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NFC

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Shadoof

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In most modern smartphones there is a feature called NFC, which is short for Near Field Communication. This tech uses electromagnetic induction with two loop antennas and the information is transferred on a radio signal in the 13.56 MHz band. If a device approaches another device this is called peer-to-peer sharing and both of the devices generate RF fields to transfer data. But in the case of a NFC tag, the tag does not have its own power supply, therefore it uses inductance from the active device and then transfers a RF signal.

There are many applications for this technology that anybody with a phone can do. Currently anybody with a relatively new  iPhone or Android can use NFC to wirelessly pay were it is available. But if you have an Android and some NFC tags around you can program them to carry out simple or complex functions.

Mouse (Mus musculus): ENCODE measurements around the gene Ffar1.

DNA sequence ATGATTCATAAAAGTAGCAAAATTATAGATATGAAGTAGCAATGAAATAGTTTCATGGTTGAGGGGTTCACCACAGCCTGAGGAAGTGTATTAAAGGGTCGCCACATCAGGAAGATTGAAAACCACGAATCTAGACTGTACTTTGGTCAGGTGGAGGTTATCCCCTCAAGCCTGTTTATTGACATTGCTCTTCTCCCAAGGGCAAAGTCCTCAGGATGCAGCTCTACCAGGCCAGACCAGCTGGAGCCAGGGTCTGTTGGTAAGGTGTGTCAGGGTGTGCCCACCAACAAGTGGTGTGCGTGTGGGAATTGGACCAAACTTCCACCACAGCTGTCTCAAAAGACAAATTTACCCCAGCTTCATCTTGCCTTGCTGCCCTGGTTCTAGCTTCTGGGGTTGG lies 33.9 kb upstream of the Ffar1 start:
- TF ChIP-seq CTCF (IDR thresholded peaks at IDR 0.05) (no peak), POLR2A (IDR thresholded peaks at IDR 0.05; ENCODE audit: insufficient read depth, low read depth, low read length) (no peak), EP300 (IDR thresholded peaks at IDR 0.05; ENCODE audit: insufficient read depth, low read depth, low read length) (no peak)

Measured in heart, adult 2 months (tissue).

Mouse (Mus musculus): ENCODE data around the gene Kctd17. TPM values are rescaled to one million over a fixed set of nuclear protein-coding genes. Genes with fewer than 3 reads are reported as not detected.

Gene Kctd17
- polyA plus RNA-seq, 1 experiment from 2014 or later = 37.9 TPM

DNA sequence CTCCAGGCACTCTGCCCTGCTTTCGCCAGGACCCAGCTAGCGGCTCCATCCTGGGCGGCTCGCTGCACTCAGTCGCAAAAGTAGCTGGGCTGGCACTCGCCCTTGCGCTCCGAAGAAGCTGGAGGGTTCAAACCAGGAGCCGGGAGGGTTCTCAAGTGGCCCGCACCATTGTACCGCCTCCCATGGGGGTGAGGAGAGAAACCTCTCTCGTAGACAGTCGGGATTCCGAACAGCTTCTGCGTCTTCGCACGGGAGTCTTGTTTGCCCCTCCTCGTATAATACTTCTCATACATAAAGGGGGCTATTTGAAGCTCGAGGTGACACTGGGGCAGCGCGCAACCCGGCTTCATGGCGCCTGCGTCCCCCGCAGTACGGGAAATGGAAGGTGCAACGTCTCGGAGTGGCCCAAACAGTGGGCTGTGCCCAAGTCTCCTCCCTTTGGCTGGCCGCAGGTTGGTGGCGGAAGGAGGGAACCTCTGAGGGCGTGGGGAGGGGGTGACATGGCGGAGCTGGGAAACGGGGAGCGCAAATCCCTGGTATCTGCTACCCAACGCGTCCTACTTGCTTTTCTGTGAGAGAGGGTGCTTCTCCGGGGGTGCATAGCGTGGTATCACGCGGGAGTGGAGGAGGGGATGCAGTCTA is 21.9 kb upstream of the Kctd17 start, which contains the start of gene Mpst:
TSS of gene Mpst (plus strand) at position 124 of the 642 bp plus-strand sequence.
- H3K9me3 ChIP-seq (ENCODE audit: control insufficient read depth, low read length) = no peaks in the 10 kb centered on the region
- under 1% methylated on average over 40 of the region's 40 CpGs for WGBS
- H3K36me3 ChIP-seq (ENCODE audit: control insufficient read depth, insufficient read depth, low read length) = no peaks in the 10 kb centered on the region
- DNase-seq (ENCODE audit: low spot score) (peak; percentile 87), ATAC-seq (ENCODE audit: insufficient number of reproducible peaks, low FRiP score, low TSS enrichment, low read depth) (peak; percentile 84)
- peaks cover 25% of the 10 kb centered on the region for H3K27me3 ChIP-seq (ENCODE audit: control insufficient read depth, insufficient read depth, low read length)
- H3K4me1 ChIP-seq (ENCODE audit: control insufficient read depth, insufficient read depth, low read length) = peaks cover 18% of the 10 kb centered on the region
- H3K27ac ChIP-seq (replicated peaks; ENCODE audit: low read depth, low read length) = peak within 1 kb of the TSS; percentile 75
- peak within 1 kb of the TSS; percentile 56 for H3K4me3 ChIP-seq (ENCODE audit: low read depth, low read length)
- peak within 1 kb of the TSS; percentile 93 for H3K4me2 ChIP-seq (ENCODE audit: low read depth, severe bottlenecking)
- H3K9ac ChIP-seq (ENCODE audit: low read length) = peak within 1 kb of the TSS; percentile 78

IMG_20170402_220530.thumb.jpg.5ec1e75f2671fda0c7da1b6090928fab.jpg

The tag pictured above, only about 3.5 cm2, has been programmed to give the wi-fi password to anybody that touches their phone to it. 

Down below you can see the inside of the tag thanks to it being thin.

IMG_20170402_222706.thumb.jpg.9fa58daf0376ff957a86841360d0db03.jpg


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